TRENTON – In a bid to crack down on rising abuses by loan officers in the mortgage marketing field, Senators Barbara Buono today unveiled a proposal to subject the State’s 42,000-plus mortgage solicitors to mandatory training, criminal background checks and licensing exams.
“Right now, there’s no way to keep unscrupulous loan officers from luring consumers into high risk mortgage loans they can’t possibly afford,” said Senator Buono, D-Middlesex.
Senator Raymond J. Lesniak, D-Union, said he will be a co-prime sponsor of the measure to be introduced on Thursday.
Solicitors, who normally work for licensed brokers or other licensed lenders, can get quick access to personal financial information because they are usually the first contacts for mortgage applicants. Current law allows them to go into business simply by paying a $100 registration fee with no requirements for education, testing or criminal background checks.
“We need to patch up this crack in the system by requiring licensing standards, criminal background checks and training to help purge the bad actors from the mortgage business,” Senator Buono said.
“All too often, people about to make the biggest investment of their lives – the purchase of a home – fall prey to scam artists who can steal identities, mislead uneducated investors and then just disappear,” Senator Buono said.
Under the proposal, the Department of Banking and Insurance would be charged with establishing licensing standards for mortgage solicitors that would include a minimum of 24 hours of classroom instruction in mortgage and predatory lending laws, underwriting, secondary markets, financing and ethics.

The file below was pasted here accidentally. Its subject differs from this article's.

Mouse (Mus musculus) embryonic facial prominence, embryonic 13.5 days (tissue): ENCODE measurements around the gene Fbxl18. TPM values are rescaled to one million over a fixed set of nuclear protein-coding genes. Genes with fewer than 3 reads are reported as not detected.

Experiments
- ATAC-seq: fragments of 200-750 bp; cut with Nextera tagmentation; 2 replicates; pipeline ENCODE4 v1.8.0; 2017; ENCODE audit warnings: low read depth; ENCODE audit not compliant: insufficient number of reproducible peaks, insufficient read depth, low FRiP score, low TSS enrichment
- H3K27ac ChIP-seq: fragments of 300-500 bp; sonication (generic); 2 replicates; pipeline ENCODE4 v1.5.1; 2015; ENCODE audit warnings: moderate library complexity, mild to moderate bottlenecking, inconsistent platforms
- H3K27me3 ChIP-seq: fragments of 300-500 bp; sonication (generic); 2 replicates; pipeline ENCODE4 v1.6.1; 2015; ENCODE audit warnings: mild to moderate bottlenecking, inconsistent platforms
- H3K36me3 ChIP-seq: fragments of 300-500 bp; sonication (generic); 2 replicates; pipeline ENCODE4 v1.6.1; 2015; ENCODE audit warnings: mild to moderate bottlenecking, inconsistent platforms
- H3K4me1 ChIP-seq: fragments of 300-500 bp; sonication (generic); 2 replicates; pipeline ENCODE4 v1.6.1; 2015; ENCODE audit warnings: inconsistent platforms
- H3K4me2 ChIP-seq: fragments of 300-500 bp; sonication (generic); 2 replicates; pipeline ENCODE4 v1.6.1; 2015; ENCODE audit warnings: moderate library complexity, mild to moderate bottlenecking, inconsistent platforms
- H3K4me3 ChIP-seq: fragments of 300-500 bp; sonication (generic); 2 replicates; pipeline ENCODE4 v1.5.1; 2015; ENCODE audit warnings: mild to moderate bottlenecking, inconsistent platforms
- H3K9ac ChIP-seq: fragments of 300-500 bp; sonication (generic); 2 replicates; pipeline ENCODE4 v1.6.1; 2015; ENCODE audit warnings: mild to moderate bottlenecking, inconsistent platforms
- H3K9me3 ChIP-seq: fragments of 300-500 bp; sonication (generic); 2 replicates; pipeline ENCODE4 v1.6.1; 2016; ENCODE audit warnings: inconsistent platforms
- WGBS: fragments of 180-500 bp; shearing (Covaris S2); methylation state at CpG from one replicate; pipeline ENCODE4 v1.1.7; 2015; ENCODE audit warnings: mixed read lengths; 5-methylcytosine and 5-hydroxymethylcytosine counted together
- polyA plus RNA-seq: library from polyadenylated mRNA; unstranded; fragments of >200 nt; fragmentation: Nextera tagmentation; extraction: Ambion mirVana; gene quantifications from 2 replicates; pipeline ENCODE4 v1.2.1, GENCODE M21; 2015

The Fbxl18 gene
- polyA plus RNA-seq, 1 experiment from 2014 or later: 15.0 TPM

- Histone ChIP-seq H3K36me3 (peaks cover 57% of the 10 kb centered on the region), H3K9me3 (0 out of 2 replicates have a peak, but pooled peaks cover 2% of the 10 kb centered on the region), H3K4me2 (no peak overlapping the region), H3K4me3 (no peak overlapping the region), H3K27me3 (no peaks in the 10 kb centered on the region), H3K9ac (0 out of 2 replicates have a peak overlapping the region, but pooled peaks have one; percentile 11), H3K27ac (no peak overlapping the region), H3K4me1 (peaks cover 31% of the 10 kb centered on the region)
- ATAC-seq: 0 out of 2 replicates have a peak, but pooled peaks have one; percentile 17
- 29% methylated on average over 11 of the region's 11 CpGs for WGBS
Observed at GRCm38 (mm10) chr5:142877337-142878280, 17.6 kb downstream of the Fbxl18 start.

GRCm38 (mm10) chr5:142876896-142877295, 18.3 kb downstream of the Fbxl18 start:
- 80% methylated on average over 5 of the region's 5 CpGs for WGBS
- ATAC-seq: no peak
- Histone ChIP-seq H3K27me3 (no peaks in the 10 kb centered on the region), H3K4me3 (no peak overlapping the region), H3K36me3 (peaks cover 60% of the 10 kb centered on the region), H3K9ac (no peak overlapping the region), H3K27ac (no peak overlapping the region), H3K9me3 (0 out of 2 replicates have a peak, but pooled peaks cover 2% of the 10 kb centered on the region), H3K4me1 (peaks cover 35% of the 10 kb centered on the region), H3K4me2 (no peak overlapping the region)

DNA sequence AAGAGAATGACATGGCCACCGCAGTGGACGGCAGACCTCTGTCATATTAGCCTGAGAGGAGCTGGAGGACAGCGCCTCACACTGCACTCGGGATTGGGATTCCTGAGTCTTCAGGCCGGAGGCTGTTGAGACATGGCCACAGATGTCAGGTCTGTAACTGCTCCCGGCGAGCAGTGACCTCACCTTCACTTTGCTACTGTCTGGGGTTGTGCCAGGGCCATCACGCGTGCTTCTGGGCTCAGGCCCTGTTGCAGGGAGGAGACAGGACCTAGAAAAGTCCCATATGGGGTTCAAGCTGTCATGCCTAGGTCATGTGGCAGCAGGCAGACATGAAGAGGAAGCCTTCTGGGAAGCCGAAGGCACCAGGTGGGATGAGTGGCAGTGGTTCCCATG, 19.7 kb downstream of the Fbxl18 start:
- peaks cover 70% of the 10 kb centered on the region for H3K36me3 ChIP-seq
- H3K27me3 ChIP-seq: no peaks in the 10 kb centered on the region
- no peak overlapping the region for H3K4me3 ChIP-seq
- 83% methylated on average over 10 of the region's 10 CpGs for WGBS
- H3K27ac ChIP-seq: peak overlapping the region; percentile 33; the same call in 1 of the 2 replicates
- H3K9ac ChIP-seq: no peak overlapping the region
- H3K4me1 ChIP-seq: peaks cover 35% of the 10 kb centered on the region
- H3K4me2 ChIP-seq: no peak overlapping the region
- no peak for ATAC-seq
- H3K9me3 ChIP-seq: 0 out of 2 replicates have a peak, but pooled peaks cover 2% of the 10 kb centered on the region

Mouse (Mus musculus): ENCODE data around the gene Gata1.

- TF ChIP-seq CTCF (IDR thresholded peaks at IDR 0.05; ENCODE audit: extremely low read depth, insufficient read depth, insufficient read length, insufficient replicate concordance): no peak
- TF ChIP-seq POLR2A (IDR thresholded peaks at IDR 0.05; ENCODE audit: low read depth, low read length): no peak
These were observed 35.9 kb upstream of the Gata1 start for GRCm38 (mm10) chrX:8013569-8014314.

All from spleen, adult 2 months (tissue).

In addition, license applicants, including the current list of registered mortgage solicitors, would have to successfully pass a criminal background check before qualifying to take the State administered examination for a two-year license.
“It’s a legitimate responsibility of the State to pluck the bad apples from a business that, by nature, gets very close to families and the money they’ve worked for,” Senator Buono said.
Senator Buono pointed out that mortgage solicitors, also known as loan officers, essentially perform the same functions as the State’s estimated 1,500 licensed mortgage brokers by bringing people who need loans in contact with those who have money to lend.
“The huge difference, however, is that – unlike loan officers – licensed mortgage brokers are personally liable for fraud and can lose their licenses for wrongdoing during the life of a loan,” Senator Buono said. “This legislation makes it clear that we want accountability for loan officers as a way to guard against consumer fraud.”